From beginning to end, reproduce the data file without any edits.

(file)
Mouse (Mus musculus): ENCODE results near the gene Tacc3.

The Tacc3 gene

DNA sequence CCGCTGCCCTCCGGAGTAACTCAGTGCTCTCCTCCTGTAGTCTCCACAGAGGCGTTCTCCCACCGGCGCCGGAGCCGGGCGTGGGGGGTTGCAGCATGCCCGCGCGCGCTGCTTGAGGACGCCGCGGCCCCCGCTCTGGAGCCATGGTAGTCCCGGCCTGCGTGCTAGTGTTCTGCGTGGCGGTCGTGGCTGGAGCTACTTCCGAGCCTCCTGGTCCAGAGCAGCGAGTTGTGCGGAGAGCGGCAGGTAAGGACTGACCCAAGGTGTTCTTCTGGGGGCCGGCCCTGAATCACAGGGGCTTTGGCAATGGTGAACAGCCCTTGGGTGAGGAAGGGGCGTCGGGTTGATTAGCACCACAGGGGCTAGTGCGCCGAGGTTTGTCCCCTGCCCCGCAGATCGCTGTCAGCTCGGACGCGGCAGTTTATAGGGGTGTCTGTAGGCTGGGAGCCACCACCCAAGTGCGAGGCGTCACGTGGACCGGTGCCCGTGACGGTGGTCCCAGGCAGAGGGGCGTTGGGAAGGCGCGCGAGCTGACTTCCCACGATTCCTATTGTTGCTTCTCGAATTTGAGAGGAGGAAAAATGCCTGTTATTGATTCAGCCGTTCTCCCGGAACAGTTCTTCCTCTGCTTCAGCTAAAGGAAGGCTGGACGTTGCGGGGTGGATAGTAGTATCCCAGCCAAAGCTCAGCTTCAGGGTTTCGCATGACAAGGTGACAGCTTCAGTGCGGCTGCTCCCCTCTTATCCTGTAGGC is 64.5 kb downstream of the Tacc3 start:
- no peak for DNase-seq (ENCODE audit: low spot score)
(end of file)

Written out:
Mouse (Mus musculus): ENCODE results near the gene Tacc3.

The Tacc3 gene

DNA sequence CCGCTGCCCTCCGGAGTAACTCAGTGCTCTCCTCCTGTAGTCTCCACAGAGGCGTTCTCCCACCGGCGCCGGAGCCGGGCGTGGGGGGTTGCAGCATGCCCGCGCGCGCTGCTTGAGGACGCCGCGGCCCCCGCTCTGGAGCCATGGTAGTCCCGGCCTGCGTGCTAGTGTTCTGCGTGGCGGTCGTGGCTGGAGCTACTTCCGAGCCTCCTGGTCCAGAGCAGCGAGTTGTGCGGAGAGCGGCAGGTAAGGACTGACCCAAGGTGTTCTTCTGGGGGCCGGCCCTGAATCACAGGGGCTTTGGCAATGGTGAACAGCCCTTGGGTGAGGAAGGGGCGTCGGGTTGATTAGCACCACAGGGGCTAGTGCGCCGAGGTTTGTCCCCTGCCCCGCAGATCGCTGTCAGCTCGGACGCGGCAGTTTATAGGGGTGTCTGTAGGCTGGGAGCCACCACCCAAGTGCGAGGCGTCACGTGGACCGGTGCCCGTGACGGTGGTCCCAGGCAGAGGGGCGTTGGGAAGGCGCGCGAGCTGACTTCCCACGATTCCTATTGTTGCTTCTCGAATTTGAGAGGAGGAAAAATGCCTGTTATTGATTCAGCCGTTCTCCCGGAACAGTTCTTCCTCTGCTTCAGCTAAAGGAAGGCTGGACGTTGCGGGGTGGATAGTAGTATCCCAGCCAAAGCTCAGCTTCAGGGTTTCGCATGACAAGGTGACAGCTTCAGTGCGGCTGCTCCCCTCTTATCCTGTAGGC is 64.5 kb downstream of the Tacc3 start:
- no peak for DNase-seq (ENCODE audit: low spot score)